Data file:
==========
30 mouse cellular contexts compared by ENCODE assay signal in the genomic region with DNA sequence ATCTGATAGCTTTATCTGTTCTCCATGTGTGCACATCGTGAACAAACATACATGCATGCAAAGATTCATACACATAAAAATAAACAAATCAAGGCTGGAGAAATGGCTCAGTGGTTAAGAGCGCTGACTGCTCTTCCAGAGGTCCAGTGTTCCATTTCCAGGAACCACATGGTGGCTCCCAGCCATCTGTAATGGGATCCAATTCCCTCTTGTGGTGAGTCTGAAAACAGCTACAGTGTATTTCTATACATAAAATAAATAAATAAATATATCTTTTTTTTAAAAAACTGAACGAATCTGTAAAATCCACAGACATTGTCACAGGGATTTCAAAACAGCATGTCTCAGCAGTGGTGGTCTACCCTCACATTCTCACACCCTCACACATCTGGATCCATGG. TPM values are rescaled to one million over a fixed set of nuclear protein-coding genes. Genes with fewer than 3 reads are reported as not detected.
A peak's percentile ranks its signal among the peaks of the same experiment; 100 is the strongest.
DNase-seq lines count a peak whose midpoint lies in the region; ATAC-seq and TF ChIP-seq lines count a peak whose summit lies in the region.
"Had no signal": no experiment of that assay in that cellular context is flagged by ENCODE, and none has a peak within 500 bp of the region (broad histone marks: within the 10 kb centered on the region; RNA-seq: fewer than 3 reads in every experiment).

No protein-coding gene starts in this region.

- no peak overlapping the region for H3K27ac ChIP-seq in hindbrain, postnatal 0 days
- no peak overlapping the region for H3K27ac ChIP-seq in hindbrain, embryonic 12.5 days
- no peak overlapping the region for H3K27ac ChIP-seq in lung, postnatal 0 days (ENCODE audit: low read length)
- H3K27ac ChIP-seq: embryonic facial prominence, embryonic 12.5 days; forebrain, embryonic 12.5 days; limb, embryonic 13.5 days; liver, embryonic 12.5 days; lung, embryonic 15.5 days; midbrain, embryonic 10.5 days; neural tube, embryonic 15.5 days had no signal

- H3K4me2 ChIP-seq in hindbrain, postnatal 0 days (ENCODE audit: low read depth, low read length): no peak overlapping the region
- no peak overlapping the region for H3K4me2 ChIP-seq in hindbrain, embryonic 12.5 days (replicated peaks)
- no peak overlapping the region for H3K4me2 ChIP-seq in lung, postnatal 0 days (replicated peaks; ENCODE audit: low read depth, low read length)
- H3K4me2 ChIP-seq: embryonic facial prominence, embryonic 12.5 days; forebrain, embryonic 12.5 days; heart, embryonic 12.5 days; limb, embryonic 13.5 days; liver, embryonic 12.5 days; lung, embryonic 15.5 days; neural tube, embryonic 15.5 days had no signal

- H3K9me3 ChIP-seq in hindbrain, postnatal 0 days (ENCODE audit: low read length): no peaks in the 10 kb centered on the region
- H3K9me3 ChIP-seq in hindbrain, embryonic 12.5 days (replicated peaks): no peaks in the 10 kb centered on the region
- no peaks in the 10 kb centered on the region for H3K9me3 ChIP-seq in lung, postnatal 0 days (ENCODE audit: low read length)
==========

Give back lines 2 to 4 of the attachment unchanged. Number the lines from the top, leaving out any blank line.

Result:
A peak's percentile ranks its signal among the peaks of the same experiment; 100 is the strongest.
DNase-seq lines count a peak whose midpoint lies in the region; ATAC-seq and TF ChIP-seq lines count a peak whose summit lies in the region.
"Had no signal": no experiment of that assay in that cellular context is flagged by ENCODE, and none has a peak within 500 bp of the region (broad histone marks: within the 10 kb centered on the region; RNA-seq: fewer than 3 reads in every experiment).